At the Singapore show Rolls-Royce is debuting a new idea based on big data. It calls this the “IntelligentEngine.” Rolls-Royce says the IntelligentEngine vision is based on a belief that the worlds of product and service have become so closely connected that they are now inseparable. This trend was first identified when Rolls-Royce introduced the market-defining TotalCare® service in the 1990s and, since then, advancements in digital capability have accelerated this change and further blurred the boundary between the two.
Richard Goodhead, SVP Marketing at Rolls-Royce Civil Aerospace, says the “IntelligentEngine” is “the confluence of three concepts—product, services and digital—coming together.” He further said that when OEM’s Total Care program started for their Trent engines, “the circles started to overlap” so now Rolls-Royce is “taking far more data and doing far more with it.” Mr. Goodhead explained that the “Three Cs—connected, contextually aware and comprehending” means their engines will be able to learn from its experiences and from other engines.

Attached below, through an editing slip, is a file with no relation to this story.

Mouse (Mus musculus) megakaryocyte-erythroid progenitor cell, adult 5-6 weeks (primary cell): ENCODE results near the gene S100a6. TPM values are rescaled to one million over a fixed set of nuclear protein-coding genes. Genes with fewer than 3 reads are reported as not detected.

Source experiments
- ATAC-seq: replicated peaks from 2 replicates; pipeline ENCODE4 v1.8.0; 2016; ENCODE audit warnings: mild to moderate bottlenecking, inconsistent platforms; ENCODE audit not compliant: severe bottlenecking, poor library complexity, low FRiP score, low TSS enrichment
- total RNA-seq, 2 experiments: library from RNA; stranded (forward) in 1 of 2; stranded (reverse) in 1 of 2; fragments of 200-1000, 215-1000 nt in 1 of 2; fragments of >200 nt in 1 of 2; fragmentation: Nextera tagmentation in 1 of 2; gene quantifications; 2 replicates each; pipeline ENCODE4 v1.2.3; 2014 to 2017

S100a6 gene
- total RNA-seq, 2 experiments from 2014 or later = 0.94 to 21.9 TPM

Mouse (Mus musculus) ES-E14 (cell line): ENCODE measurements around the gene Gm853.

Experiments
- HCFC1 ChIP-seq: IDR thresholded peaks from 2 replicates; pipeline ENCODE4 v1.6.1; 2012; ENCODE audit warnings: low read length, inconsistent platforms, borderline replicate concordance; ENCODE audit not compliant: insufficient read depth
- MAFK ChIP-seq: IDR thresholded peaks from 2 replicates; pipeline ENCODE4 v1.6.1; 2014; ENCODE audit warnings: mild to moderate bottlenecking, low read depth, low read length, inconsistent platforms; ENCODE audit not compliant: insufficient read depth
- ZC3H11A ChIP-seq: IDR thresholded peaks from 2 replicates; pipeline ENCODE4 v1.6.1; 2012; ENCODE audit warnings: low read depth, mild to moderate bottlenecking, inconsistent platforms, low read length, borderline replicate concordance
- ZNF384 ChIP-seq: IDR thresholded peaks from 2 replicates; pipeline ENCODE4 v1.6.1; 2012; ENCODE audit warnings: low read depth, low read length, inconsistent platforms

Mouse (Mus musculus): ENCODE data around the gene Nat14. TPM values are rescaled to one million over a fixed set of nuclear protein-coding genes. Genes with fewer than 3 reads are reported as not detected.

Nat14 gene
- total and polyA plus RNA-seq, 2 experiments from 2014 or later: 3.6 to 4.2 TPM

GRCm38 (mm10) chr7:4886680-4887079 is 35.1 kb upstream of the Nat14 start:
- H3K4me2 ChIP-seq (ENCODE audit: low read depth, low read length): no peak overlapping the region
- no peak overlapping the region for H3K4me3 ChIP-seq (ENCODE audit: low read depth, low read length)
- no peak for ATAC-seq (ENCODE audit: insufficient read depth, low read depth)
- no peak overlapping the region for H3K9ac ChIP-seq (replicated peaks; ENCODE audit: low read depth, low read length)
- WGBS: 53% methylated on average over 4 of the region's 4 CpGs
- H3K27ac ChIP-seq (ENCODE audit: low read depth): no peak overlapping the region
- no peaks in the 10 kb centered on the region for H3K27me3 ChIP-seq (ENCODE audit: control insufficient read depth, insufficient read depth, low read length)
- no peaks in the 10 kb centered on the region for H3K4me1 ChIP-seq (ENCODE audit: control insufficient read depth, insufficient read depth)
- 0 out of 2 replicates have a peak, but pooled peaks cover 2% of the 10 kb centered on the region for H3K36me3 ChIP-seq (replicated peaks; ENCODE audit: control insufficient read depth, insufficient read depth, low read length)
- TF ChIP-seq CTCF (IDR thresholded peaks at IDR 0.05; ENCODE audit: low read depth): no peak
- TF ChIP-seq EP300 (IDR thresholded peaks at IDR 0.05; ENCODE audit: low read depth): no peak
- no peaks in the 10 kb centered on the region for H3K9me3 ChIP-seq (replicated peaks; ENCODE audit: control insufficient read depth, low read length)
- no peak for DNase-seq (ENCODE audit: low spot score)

- Connected – with other engines, its support ecosystem, and with its customer, allowing for regular, two-way flow of information between many parties
- Contextually aware – of its operating context, constraints and the needs of the customer, allowing it to respond to the environment around it without human intervention
- Comprehending – learning from its own experiences and from its network of peers to adjust its behaviour and achieve best performance
Rolls-Royce wants its next generation engines to be even smarter; communicating that allows, for example, getting weather data so that engine blades are angled and thrust optimized to minimize fuel burn — all without any input from the pilot. “With the digital revolution blurring the boundaries between our physical products and the services we provide, we see a future where our engines are connected, contextually aware and even comprehending,” Dominic Horwood, Rolls-Royce’s director for customers, said Monday at the Singapore Air Show. He went on to suggest that in the future, engines may become so advanced that they can detect issues via sensors and then fix themselves by deploying robotic worms.
That is some vision.